Old male MPs should make way for a new generation of women, say campaigners
OLD male politicians who hog seats for decades are a block on moves towards gender balance among MPs, according to campaigners for electoral reform.
Research by ERS Cymru has confirmed that while new MPs elected between 2015-17 are relatively gender-balanced (40%), the vast majority of MPs first elected before 2015 are male.
Of Welsh MPs first elected in 2001 or earlier, 90% are male. Some 81% of current Welsh MPs first elected in 2010 or earlier are men.
The predominance of men among long-standing MPs has been described as “seat blocking”.
Jess Blair, ERS Cymru director, said: “In a month for celebrating 100 years of women winning the right to vote, it is staggering that there is still such a huge gender gap when it comes to our political system.
“Westminster’s outdated voting system is holding back equality in Wales, with dozens of seats effectively reserved for men first elected decades ago.
“Since there is only one representative per seat – unlike the system for Assembly elections – one person can control 100% of political power locally.
“The single-member, closed-off nature of ‘first past the post’ constituencies means there are often few opportunities for women to secure representation.
“This ‘seat blocking’ is holding back progress on gender equality in Wales. It’s time for a more open, multi-member system that gives voters real choice and diversity.”
But the idea is not popular with some of the targeted older men.
Labour MP Paul Flynn, 83, who has represented Newport West since 1987, responded: “I think this is a cheap shot. They’re not all males but there are a number of octogenarian MPs.
“They are punching above their weight and that has been the practice for some time. It’s crude to be measuring this on age alone.”
Mr Flynn said that in the House of Lords many of the peers who have retired on age grounds were often the ones who had made the best contributions.
He named Lord Grenfell, a pro-EU peer whose title is Lord Grenfell of Kilvey in Swansea, and Lord [Stanley] Clinton Davies, a former EU commissioner, both of whom recently retired.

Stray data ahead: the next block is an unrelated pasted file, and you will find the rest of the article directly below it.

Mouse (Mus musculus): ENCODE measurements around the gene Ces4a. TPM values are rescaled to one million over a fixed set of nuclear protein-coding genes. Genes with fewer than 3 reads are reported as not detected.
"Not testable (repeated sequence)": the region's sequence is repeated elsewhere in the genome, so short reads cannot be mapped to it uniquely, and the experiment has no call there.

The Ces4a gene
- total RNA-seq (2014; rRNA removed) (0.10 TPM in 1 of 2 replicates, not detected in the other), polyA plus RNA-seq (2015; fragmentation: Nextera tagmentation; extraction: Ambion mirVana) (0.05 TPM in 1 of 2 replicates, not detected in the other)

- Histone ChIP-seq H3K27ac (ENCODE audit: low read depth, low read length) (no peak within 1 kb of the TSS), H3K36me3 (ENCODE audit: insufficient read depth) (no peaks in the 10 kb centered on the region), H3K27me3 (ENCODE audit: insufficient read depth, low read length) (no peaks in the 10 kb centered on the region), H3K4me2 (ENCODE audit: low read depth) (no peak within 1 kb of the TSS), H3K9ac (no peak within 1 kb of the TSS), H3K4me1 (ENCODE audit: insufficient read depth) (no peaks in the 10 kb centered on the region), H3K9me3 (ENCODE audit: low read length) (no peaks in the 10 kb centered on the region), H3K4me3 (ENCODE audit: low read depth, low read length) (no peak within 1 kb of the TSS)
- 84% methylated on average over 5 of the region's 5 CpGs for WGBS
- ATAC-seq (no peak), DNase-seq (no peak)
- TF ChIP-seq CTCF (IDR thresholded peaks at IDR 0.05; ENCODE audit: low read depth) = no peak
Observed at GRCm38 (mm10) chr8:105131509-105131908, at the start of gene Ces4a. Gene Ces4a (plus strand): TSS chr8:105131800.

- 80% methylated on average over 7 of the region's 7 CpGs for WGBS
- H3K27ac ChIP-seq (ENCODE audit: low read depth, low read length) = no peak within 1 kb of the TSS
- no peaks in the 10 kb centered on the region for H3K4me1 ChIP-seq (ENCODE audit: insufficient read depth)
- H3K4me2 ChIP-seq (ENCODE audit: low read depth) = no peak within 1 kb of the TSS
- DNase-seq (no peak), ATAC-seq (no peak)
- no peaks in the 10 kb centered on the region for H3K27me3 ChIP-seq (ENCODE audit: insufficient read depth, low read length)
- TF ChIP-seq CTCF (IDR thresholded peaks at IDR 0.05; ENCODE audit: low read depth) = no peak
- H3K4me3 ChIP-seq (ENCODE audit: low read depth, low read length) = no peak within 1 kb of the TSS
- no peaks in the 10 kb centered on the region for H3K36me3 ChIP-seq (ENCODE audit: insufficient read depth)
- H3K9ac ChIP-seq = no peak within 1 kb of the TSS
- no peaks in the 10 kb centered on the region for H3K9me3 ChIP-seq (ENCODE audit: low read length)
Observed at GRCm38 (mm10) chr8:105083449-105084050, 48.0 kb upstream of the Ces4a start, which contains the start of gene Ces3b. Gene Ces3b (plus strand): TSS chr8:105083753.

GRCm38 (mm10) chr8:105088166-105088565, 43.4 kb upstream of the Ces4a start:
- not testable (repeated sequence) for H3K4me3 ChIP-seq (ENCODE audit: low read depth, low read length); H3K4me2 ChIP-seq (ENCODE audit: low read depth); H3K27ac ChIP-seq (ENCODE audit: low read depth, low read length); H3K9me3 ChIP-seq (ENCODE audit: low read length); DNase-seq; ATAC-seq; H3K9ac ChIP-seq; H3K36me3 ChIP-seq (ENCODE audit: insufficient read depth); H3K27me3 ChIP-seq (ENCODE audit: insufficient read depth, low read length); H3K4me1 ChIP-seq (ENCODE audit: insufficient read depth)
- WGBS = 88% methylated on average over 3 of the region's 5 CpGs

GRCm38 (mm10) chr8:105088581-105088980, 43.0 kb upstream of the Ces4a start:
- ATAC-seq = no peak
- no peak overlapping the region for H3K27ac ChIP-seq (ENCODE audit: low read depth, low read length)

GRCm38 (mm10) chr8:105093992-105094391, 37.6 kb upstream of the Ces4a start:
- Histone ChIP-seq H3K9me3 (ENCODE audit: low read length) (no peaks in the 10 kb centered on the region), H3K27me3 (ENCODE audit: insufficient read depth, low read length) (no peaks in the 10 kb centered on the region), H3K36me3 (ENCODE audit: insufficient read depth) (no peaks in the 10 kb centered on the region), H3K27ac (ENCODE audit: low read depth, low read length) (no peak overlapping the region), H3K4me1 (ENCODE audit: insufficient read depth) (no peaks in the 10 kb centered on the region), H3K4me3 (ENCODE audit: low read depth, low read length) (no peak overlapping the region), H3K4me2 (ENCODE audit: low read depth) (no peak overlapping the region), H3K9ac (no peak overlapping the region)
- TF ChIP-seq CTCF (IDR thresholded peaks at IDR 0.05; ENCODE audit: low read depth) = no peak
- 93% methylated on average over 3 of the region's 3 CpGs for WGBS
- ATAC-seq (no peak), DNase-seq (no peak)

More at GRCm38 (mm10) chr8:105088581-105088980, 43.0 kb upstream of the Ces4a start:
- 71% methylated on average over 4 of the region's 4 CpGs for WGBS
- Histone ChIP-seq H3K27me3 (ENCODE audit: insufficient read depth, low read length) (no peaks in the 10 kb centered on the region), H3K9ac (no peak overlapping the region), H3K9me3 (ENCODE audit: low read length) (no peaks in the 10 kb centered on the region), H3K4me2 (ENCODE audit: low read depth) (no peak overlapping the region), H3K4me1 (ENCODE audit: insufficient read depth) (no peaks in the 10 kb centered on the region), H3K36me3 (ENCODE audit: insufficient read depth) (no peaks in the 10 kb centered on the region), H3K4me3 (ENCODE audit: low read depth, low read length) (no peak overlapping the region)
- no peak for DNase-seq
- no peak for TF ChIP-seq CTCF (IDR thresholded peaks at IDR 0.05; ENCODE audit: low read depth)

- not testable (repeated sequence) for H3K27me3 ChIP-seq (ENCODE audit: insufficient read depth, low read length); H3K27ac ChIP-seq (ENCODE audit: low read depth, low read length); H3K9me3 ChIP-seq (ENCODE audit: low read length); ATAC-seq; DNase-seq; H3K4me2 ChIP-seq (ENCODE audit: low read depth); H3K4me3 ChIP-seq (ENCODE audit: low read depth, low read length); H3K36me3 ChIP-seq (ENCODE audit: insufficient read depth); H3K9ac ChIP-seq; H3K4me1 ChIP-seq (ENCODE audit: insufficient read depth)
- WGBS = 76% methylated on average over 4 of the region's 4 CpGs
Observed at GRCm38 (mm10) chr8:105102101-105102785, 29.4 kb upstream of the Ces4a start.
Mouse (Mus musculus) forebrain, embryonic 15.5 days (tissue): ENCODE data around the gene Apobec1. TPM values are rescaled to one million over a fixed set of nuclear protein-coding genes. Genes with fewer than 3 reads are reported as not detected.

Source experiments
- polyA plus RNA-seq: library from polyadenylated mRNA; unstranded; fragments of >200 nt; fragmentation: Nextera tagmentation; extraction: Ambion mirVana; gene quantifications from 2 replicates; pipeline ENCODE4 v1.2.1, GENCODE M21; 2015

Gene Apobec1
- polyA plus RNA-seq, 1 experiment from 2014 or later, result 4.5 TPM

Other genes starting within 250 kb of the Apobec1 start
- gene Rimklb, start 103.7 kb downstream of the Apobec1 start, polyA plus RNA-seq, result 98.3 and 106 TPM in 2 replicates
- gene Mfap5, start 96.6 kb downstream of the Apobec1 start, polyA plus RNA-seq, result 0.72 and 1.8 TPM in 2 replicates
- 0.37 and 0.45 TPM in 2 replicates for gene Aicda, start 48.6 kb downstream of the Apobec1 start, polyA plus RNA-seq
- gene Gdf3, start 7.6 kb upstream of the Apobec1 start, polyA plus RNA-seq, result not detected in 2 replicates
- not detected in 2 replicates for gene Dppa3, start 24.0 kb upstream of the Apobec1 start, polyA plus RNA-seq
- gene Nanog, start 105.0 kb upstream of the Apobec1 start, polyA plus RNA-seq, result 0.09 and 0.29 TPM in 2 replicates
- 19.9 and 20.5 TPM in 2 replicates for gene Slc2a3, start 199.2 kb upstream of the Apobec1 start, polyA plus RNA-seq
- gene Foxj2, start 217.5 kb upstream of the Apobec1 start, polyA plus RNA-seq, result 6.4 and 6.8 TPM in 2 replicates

He added: “In the House of Commons in the last Parliament we had David Winnick, who was one of the most industrious MPs, Dennis Skinner and Gerald Kaufman, who made contributions that were certainly above the average.
“We have Ann Clwyd doing a similar job in this Parliament.
“There are many reasons for getting a better balance in the House, but the balance should include elderly geriatrics as well as young people.
“Those who are suggesting eliminating 80-year-olds are frustrating the diversity that they’re seeking. The present composition of the Commons, which should reflect the composition of the population of the country, is desperately short and under-represented by the number of octogenarians there.
“Just as it’s vital to have as many people from as many communities and creeds and sexes and everything else as possible, it’s also important to have people there who can recall life as it was some 80 years ago, and they have a vital contribution to make.
“It’s important to have people who can remember what life was like before there was a health service.”
Plaid Cymru’s Westminster group leader Liz Saville Roberts said: “There are a number of barriers for women to enter politics, including a prevalence of abuse against female politicians and gender conditioning, as well as male-dominated incumbency.
“It is a privilege to lead Plaid Cymru’s group in Westminster as the party’s first female MP and work alongside many experienced and talented colleagues, but far more needs to be done to encourage women to stand for election and start redressing the gender balance in politics.”
> ‘I think this is a cheap shot – it’s crude to be measuring this on age alone’ – Labour MP Paul Flynn
> Jess Blair